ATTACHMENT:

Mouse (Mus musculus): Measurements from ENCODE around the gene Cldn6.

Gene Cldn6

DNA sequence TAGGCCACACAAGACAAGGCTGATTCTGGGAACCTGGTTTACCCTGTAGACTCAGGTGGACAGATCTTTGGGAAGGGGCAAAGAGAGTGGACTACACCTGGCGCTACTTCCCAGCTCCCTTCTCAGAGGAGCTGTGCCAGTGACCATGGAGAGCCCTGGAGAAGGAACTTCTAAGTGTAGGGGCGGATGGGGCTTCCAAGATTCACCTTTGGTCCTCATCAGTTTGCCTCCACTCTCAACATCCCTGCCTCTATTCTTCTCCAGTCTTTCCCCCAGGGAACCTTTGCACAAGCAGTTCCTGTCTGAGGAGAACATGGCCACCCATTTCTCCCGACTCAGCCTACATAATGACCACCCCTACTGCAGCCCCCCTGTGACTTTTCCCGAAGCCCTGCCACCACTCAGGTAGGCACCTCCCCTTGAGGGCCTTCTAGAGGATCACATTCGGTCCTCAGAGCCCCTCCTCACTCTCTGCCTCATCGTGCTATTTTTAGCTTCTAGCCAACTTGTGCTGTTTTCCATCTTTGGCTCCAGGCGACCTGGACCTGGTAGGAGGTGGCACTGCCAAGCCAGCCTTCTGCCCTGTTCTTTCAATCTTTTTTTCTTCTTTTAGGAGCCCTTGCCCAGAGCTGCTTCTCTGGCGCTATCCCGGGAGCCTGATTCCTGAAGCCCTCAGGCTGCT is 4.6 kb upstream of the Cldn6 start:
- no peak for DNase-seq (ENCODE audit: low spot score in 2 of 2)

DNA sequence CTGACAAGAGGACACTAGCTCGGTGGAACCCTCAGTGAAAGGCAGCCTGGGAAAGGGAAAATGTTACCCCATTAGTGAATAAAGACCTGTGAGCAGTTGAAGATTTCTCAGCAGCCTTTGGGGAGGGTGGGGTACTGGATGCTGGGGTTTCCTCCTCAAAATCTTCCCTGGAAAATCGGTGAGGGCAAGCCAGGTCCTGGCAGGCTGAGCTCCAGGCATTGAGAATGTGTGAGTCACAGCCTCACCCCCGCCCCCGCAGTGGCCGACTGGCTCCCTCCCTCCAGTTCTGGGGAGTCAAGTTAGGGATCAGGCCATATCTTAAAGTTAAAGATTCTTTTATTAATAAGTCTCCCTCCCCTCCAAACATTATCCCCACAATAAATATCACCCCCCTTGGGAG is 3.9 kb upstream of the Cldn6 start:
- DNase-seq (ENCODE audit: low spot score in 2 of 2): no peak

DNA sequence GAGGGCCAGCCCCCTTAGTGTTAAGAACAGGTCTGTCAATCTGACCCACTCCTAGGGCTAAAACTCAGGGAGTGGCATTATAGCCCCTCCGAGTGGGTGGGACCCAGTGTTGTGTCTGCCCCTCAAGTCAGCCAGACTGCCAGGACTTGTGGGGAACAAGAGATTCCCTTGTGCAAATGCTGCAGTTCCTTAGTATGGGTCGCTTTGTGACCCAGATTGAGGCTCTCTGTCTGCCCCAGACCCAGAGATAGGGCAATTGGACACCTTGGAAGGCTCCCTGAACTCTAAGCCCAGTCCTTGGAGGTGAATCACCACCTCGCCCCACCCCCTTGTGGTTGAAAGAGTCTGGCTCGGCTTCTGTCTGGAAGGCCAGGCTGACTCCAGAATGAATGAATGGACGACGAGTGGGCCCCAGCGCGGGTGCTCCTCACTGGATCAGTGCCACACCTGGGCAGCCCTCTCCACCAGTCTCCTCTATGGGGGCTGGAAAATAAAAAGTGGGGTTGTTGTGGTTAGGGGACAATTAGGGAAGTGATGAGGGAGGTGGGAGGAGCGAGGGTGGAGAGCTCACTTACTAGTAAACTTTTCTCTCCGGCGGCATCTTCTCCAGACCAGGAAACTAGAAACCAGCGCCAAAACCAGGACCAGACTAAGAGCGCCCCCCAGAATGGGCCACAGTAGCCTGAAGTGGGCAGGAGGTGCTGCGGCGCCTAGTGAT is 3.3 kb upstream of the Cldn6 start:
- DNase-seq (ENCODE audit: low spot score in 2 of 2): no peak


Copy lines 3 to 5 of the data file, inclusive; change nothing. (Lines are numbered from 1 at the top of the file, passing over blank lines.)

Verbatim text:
DNA sequence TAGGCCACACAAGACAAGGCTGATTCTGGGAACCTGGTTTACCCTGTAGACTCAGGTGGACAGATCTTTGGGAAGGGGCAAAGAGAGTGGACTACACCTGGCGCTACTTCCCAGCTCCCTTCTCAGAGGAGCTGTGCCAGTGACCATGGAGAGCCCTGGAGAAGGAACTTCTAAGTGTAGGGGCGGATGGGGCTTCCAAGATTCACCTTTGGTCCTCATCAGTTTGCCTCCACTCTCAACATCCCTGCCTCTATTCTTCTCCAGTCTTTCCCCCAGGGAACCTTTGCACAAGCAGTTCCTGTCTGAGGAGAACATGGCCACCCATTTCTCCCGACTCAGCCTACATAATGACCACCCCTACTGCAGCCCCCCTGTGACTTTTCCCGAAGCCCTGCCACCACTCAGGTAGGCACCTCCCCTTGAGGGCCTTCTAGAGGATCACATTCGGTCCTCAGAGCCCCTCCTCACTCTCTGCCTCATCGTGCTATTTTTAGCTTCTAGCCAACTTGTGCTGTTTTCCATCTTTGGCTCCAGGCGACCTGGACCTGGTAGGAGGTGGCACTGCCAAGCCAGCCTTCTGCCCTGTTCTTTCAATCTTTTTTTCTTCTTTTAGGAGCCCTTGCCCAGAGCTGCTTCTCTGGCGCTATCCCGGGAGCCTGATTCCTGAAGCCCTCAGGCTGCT is 4.6 kb upstream of the Cldn6 start:
- no peak for DNase-seq (ENCODE audit: low spot score in 2 of 2)

DNA sequence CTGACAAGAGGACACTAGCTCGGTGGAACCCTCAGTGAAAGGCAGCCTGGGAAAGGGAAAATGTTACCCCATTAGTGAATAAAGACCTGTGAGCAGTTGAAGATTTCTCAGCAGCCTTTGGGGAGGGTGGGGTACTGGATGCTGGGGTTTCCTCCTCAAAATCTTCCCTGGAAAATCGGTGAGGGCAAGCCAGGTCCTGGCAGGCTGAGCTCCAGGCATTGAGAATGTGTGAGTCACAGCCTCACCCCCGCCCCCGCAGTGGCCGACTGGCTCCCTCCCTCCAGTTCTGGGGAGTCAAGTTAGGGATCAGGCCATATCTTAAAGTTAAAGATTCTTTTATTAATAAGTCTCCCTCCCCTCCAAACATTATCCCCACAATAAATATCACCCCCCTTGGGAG is 3.9 kb upstream of the Cldn6 start: